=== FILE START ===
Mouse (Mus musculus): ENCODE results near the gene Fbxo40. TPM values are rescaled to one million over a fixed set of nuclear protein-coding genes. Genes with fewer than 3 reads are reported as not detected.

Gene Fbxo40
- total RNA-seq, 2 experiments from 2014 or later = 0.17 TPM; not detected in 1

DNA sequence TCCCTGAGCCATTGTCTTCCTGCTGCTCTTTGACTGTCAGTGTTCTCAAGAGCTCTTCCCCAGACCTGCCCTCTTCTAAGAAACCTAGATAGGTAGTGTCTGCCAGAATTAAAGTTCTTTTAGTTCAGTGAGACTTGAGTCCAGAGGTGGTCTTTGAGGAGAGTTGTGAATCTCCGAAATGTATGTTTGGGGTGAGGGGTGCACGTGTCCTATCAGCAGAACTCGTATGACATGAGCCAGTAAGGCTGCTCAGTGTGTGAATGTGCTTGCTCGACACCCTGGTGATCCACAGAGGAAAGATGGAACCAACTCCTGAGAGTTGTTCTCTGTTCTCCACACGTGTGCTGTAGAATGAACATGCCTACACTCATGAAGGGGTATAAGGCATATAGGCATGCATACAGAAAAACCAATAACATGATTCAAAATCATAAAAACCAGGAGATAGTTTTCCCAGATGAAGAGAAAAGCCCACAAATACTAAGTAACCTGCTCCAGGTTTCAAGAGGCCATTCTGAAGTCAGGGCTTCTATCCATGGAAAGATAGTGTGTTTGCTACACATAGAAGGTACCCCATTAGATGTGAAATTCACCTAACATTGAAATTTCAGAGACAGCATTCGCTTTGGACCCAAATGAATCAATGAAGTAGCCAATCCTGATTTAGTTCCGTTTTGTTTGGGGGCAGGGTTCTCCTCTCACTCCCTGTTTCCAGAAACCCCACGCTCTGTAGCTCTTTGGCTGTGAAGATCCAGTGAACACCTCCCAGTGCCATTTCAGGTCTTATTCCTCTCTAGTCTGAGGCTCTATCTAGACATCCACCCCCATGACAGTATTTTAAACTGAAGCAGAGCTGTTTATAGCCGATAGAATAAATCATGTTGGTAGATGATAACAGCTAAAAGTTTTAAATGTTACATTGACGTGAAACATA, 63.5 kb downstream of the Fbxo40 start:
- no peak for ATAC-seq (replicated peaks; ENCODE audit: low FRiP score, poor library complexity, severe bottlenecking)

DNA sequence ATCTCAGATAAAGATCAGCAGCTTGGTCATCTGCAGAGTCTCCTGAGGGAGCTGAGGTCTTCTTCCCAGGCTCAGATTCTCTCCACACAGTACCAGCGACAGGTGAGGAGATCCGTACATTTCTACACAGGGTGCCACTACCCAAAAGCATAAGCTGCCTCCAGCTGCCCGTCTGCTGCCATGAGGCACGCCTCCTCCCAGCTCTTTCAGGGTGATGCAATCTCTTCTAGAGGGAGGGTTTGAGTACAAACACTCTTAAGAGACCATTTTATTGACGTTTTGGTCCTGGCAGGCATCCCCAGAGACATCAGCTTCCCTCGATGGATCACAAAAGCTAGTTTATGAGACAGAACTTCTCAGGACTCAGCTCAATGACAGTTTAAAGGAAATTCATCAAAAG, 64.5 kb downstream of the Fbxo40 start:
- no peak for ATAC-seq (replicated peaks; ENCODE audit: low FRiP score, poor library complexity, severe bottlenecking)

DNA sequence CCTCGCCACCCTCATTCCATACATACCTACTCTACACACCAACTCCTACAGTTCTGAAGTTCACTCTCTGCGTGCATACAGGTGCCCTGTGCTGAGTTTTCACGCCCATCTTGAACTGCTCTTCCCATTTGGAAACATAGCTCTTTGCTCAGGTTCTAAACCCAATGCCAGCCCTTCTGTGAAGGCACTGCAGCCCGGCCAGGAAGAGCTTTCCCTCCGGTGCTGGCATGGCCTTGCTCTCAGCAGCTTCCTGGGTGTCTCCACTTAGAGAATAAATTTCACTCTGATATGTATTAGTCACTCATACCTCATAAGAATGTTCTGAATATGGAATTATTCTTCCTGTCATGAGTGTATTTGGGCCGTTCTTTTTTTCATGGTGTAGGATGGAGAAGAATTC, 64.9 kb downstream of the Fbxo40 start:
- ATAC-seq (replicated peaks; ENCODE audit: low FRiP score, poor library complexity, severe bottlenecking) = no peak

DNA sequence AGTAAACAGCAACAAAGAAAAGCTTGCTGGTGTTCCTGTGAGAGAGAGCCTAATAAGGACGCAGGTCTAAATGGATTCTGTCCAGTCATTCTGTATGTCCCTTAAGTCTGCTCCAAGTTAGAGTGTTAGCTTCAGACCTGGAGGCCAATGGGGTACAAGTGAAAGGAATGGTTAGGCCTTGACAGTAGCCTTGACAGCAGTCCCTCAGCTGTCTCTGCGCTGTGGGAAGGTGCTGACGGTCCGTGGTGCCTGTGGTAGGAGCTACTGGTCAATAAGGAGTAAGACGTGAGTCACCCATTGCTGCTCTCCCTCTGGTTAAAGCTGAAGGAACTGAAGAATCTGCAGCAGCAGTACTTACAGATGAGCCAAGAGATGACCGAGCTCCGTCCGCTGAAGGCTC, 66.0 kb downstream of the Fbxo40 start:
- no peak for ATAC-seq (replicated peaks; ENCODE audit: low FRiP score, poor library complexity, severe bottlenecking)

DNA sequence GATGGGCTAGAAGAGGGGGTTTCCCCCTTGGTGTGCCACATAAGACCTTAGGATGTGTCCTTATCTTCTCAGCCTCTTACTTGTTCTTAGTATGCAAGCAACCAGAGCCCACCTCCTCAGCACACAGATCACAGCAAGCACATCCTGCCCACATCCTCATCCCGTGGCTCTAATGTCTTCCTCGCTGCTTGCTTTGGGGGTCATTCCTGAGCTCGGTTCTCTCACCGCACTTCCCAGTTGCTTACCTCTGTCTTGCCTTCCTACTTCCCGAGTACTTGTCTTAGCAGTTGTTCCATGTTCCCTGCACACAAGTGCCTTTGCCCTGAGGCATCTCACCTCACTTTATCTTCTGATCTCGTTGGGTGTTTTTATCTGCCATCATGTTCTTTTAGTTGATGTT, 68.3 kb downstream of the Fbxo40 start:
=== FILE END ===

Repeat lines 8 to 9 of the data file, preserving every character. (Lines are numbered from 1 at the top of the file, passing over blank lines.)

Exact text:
DNA sequence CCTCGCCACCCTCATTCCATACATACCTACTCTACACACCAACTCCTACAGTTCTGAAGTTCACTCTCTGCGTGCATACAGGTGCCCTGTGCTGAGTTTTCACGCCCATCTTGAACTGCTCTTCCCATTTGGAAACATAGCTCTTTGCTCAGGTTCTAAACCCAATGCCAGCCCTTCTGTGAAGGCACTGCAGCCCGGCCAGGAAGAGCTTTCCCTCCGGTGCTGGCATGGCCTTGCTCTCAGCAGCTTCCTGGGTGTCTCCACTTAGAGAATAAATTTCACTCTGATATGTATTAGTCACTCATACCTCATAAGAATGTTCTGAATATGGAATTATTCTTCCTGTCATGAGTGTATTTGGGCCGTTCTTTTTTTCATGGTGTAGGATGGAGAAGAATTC, 64.9 kb downstream of the Fbxo40 start:
- ATAC-seq (replicated peaks; ENCODE audit: low FRiP score, poor library complexity, severe bottlenecking) = no peak